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Expand each dropdown below for a full list of publications and other outputs across the Hub's projects and focus areas. **Currently Under Construction**

  • Learn more about our Age-Friendly Communities projects here

    Greenfield, E. A, (2018). Age-friendly initiatives, social inequalities, and spatial justice. In N. Berlinger (Ed.), What makes a good life in later life?: Citizenship and justice in aging societies. Invited essay for a collection prepared by The Hastings Center. 

    Greenfield, E. A. (2018). Getting started: An empirically derived logic model for age-friendly community initiatives in the early planning phase. Journal of Gerontological Social Work, 61(3), 295-312. doi: 10.1080/01634372.2018.1432736 

    Greenfield, E. A., Black, K., Oh, P., & Pestine-Stevens, A. (2022). Theories of community collaboration to advance age-friendly community change. The Gerontologist, 62(1), 36-45. 

    Greenfield, E. A, & Buffel, T. (2022). Age-friendly cities and communities: Research to strengthen policy and practice. Journal of Aging & Social Policy, 34(2), 161-174. 

    Greenfield, E. A., Oberlink, M., Scharlach, A. E., Neal, M. B., & Stafford, P. B. (2015). Age-friendly community initiatives: Conceptual issues and key questions. The Gerontologist, 55(2), 191-198. doi: 10.1093/geront/gnv005 (Also featured by the Oxford University Press at

    Greenfield, E. A., Pestine-Stevens, A., & Scher, C. (2022). Responding to local needs by mobilizing community assets: Age-friendly community initiatives during the COVID-19 pandemic. The Gerontologist62(10), 1431–1442.

    Greenfield, E. A., & Reyes, L. (2022) (alphabetical order). Characterizing older adults’ engagement in age-friendly community initiatives: Perspectives from core group leaders in the Northeast U.S. Ageing & Society, 46(2), 1465-1484. 

    Lehning, A. J., & Greenfield, E. A. (2017). Research on age-friendly community initiatives: Taking stock and moving forward. Journal of Housing for the Elderly, 31(2), 178-192. doi: 10.1080/02763893.2017.1309937 

    Pestine-Stevens, A., & Greenfield, E. A. (2022). Giving, receiving, and doing together: Interorganizational interactions in age-friendly community initiatives. Journal of Aging & Social Policy, 34(2), 218-236. 

    Pestine-Stevens, A., Greenfield, E. A., Pope, N. E., Carniol, R., & Rowe, C. (2023). Statewide age-friendly virtual fair as a tactic for social change across the aging ecosystem. Journal of Gerontological Social Work. Advance online publication. 

    Pope, N. E., & Greenfield, E. (2022). Community events as part of age-friendly community practice. Journal of Community Practice30(03), 299–318.

    Pope, N.E., & Greenfield, E.A. (2023, November). A curated orientation to age-friendly literature. In K. Black (Chair), Age-friendly 101: How to connect your work and advance your age-friendly community scholarship and practice. Pre-Conference Workshop conducted at the annual meeting of The Gerontological Society of America, Tampa, FL.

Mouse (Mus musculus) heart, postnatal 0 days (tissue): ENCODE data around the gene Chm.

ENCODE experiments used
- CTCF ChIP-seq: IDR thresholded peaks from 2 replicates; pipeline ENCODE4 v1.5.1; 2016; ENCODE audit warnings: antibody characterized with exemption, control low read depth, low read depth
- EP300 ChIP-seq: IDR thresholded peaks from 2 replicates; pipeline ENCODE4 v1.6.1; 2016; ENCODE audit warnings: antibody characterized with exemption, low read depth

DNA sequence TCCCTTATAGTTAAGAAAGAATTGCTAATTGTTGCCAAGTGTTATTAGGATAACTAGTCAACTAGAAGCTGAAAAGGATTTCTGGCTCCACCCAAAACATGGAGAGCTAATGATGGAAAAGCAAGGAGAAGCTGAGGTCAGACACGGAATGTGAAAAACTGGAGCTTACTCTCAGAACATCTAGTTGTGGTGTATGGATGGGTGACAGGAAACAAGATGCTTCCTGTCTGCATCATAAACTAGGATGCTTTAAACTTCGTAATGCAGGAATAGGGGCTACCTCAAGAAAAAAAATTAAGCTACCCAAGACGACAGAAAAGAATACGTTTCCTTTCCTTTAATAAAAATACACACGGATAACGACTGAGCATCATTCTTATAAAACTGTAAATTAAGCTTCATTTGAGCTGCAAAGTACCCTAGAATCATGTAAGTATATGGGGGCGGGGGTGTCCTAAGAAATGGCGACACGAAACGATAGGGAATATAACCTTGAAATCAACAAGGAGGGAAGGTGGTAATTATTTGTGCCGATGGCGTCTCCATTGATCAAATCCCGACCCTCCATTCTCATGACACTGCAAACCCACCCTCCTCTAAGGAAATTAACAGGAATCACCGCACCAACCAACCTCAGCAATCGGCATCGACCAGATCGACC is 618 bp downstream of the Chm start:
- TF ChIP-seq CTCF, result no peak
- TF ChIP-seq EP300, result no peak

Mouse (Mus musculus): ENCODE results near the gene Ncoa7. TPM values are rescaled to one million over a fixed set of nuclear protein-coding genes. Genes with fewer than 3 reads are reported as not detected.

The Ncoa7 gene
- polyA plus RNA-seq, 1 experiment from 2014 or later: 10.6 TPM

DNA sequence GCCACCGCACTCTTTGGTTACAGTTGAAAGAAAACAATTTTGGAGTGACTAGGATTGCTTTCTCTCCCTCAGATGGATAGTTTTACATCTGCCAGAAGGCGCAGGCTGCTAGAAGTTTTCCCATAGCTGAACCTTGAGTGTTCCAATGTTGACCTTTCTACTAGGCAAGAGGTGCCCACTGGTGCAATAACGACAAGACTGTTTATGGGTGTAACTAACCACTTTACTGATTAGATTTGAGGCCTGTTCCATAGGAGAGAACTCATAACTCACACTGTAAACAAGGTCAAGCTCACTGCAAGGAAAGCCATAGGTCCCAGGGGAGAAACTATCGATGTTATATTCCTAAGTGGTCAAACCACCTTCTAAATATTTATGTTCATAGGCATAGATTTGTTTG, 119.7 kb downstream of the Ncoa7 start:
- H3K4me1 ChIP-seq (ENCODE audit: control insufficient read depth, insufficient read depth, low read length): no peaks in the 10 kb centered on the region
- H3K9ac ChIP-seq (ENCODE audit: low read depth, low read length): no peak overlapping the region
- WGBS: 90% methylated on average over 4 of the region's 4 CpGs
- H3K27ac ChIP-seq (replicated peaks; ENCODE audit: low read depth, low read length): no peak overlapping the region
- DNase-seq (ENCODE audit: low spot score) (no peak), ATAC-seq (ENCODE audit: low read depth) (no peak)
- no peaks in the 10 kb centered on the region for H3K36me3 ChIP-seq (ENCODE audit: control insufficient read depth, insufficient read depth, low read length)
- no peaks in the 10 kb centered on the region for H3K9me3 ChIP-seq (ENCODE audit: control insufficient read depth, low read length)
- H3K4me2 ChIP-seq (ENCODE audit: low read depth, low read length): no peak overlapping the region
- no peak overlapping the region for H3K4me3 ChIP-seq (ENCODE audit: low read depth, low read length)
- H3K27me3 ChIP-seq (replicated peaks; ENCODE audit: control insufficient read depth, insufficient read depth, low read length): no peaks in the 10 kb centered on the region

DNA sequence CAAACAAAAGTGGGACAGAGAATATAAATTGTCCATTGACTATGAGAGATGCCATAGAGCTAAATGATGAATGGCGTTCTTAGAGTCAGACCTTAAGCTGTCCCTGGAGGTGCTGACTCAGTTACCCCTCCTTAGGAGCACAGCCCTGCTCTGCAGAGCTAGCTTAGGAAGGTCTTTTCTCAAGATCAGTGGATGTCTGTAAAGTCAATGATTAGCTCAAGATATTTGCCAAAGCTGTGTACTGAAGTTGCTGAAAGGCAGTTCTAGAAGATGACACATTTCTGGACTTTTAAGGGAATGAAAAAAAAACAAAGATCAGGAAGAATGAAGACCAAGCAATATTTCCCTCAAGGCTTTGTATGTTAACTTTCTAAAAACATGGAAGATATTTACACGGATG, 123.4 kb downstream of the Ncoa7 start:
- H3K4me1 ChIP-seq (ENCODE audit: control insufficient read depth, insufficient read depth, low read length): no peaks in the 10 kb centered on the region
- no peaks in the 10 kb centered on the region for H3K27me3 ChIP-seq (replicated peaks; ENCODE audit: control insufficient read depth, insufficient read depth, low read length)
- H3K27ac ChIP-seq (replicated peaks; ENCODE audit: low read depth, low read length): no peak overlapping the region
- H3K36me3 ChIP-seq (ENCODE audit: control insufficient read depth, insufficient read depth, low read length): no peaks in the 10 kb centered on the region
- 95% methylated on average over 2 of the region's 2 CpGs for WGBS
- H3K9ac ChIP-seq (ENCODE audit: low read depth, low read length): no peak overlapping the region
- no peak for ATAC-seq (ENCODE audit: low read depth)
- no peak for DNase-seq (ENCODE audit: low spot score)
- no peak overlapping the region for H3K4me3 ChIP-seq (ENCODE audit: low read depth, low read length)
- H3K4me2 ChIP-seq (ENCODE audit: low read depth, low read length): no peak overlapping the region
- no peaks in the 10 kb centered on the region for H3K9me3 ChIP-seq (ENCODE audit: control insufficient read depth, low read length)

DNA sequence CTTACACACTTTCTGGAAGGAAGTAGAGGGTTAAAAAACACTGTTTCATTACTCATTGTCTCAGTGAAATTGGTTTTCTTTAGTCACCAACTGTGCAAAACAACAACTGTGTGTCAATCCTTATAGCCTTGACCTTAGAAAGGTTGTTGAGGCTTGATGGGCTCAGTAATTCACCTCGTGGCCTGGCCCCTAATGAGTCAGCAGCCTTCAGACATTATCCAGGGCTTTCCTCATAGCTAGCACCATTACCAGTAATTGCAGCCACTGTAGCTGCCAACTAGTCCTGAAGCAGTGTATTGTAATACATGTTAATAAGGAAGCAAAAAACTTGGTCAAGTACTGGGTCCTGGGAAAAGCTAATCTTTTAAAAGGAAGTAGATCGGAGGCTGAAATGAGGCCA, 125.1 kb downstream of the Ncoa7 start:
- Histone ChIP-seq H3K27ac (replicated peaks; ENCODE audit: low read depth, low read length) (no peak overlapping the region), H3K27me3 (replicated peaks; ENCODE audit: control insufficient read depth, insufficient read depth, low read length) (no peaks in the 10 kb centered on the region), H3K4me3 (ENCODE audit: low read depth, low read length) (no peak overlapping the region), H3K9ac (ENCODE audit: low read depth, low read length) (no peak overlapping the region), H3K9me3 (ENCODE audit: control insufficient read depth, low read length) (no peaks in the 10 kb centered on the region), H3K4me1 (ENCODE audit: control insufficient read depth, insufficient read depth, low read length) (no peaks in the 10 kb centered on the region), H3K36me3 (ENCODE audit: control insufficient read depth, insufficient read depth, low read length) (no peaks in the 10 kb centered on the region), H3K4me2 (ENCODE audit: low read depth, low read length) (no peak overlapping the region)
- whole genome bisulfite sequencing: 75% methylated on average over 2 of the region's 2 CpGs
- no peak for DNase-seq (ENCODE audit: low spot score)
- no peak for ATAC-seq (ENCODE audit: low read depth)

Pope, N.E., & Greenfield, E.A. (2023, November). Public sector involvement in age-friendly cities and communities: A scoping review. In K. Black (Chair), Research to strengthen, innovate, and transform age-friendly community practice. Symposium conducted at the annual meeting of The Gerontological Society of America, Tampa, FL.

  • Learn more about our Childhood Social Inequalities projects here (link forthcoming)

    Greenfield, E. A. (2020). Designing retrospective measures on childhood for older African American adults. International Journal of Aging and Human Development. Advance online access.

    Greenfield, E. A., Akincigil, A., & Moorman, S. M. (2020). Is college completion associated with better cognition in later life for people who are the least, or most, likely to obtain a bachelor’s degree? Journals of Gerontology: Social Sciences, 75(6), 1286-1291. Advance online access.

    Greenfield, E. A., & Moorman, S. M. (2019). Childhood socioeconomic status and later life cognition: Evidence from the Wisconsin Longitudinal Study. Journal of Aging and Health, 31(9), 1589-1615.

    Greenfield, E. A., Moorman, S. M., & Rieger, A. (2020). Life course processes from childhood socioeconomic status to later-life cognition: Evidence from the Wisconsin Longitudinal Study. Journals of Gerontology: Psychological and Social Sciences, 76(6), 1206-1217.

    Greenfield, E. A., Reynolds, A., & Moorman, S. M. (2022). Life course linkages between early-life enriching activities and later life cognition: Evidence from the Wisconsin Longitudinal Study. Social Science & Medicine (294), 114673.

    Moorman, S. M., Greenfield, E. A., & Carr, K.* (2021). Using mixture modelling to construct subgroups of cognitive aging in the Wisconsin Longitudinal Study. Journals of Gerontology: Psychological Sciences, 76(8), 1512-1522.

    Moorman, S. M., Carr, K.*, & Greenfield, E. A. (2018). Childhood socioeconomic status and genetic risk for poorer cognition in later life. Social Science & Medicine, 212, 219-226.